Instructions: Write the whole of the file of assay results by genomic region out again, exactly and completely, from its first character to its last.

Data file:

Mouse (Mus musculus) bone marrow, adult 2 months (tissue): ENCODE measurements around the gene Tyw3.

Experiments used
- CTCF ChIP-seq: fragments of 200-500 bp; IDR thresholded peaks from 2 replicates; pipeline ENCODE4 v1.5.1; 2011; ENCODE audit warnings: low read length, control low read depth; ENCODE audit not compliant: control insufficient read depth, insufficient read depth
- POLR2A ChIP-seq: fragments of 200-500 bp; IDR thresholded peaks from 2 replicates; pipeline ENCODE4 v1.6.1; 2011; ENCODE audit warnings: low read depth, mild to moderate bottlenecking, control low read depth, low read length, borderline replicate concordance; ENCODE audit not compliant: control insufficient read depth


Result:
Mouse (Mus musculus) bone marrow, adult 2 months (tissue): ENCODE measurements around the gene Tyw3.

Experiments used
- CTCF ChIP-seq: fragments of 200-500 bp; IDR thresholded peaks from 2 replicates; pipeline ENCODE4 v1.5.1; 2011; ENCODE audit warnings: low read length, control low read depth; ENCODE audit not compliant: control insufficient read depth, insufficient read depth
- POLR2A ChIP-seq: fragments of 200-500 bp; IDR thresholded peaks from 2 replicates; pipeline ENCODE4 v1.6.1; 2011; ENCODE audit warnings: low read depth, mild to moderate bottlenecking, control low read depth, low read length, borderline replicate concordance; ENCODE audit not compliant: control insufficient read depth